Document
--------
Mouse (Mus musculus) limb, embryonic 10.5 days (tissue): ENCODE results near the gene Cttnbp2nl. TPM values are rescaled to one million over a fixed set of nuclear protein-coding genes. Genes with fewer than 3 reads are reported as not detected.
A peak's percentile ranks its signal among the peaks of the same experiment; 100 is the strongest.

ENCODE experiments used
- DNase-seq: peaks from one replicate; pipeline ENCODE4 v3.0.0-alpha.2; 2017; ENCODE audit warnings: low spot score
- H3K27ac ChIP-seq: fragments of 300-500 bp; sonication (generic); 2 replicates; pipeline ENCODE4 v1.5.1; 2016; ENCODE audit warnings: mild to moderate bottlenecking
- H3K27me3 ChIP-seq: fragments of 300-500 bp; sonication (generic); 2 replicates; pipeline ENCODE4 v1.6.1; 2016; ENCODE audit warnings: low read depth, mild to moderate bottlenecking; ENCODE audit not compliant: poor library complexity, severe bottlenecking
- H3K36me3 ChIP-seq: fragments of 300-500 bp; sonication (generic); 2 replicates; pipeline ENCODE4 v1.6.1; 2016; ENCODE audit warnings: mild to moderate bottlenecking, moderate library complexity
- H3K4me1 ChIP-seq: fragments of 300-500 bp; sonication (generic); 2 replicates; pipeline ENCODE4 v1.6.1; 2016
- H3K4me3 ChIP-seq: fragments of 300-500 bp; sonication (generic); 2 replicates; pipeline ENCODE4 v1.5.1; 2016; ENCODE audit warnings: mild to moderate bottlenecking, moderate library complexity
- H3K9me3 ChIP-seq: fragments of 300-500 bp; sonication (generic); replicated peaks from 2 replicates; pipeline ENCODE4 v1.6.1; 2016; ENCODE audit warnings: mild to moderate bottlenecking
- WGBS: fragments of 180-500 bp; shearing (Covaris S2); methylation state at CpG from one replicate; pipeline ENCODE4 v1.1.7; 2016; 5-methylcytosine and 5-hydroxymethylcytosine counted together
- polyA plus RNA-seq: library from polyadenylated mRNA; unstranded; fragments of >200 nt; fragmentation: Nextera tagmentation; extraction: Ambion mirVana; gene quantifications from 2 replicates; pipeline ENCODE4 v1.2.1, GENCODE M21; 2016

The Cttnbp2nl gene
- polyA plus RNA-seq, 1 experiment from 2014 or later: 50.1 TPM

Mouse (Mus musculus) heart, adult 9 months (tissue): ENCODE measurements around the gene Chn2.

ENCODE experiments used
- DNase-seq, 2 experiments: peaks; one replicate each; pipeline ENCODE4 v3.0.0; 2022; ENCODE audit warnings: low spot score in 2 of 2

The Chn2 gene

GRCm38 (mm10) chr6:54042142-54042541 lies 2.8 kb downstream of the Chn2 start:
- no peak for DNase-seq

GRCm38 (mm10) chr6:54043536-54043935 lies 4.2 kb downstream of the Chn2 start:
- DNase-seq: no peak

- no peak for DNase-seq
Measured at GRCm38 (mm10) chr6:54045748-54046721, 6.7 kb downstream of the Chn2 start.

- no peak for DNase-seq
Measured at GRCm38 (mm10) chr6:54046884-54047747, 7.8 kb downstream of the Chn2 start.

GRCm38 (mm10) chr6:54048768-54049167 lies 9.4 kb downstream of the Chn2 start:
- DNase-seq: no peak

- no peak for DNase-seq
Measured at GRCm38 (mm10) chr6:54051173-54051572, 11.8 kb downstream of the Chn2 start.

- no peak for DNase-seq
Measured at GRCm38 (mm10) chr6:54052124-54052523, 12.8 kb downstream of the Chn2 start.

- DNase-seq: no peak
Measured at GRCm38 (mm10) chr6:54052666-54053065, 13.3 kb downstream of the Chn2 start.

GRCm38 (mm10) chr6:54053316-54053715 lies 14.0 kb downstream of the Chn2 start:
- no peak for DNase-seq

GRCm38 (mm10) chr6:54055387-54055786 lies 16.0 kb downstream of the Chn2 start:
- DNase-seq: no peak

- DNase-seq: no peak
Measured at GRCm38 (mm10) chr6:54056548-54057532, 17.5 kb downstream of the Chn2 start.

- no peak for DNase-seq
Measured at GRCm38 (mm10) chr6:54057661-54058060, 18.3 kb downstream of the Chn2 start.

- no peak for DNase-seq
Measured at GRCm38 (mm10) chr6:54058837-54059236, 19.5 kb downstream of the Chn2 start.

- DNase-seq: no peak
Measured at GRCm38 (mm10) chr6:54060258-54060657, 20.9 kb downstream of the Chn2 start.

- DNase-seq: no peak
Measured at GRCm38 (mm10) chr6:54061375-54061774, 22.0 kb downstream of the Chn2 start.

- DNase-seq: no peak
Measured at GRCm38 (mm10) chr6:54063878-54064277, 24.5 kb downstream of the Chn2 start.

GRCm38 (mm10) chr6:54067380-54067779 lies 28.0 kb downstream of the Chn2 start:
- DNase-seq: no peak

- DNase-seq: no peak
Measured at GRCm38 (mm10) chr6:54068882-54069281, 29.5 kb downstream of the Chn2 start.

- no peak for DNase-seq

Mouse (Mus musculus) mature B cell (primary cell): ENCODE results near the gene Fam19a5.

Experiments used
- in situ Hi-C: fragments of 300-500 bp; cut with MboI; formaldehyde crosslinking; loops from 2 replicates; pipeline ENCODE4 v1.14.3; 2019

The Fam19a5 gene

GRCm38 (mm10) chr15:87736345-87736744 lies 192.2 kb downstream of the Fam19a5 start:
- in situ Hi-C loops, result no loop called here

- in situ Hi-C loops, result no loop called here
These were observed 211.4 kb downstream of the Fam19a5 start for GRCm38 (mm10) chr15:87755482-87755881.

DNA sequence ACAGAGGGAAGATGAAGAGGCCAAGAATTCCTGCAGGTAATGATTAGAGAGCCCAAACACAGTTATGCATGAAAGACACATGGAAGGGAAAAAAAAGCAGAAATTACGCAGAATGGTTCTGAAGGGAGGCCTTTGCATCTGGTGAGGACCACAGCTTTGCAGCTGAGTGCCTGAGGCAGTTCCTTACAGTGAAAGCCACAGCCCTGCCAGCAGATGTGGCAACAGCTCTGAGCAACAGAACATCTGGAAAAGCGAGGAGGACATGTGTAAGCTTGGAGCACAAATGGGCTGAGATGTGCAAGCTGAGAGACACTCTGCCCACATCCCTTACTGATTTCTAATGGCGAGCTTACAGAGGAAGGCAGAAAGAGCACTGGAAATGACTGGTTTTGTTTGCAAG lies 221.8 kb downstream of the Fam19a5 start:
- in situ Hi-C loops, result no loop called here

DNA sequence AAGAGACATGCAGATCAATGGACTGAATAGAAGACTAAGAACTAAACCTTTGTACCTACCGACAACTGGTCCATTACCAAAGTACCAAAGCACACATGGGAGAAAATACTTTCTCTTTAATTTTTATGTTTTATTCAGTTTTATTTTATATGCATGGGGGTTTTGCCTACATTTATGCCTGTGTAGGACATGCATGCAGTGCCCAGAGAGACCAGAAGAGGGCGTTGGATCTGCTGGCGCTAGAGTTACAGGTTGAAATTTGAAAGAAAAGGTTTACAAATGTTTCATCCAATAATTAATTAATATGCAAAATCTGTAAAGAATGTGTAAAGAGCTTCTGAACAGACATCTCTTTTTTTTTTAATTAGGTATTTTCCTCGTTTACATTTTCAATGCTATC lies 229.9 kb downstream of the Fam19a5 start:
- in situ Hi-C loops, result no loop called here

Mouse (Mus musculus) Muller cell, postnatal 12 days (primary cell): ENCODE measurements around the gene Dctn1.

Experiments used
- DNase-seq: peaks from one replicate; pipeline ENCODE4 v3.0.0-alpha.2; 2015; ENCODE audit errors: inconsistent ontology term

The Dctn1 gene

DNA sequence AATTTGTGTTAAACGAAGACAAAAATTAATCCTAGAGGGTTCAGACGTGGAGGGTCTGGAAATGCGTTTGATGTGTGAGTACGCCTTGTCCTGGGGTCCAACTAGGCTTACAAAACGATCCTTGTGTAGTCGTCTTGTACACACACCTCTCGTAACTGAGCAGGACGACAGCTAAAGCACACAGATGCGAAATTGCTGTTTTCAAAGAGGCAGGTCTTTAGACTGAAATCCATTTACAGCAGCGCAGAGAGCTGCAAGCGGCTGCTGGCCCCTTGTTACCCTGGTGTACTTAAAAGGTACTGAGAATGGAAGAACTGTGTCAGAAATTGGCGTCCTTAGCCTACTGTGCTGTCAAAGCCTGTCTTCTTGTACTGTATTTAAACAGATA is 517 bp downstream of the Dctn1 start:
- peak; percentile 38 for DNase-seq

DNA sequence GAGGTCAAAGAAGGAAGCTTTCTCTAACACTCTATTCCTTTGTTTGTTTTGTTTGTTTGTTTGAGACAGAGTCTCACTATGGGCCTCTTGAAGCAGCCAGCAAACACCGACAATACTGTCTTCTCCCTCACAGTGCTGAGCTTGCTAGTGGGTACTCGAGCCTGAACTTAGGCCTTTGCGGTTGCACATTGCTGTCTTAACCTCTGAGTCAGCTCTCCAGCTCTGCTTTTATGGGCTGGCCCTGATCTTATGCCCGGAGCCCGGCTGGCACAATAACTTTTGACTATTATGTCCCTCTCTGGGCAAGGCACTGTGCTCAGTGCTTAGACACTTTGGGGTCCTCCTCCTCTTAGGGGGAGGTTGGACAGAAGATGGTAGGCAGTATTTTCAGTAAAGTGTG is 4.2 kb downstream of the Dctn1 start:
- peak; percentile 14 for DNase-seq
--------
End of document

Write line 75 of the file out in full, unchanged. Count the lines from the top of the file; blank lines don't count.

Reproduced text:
- peak; percentile 14 for DNase-seq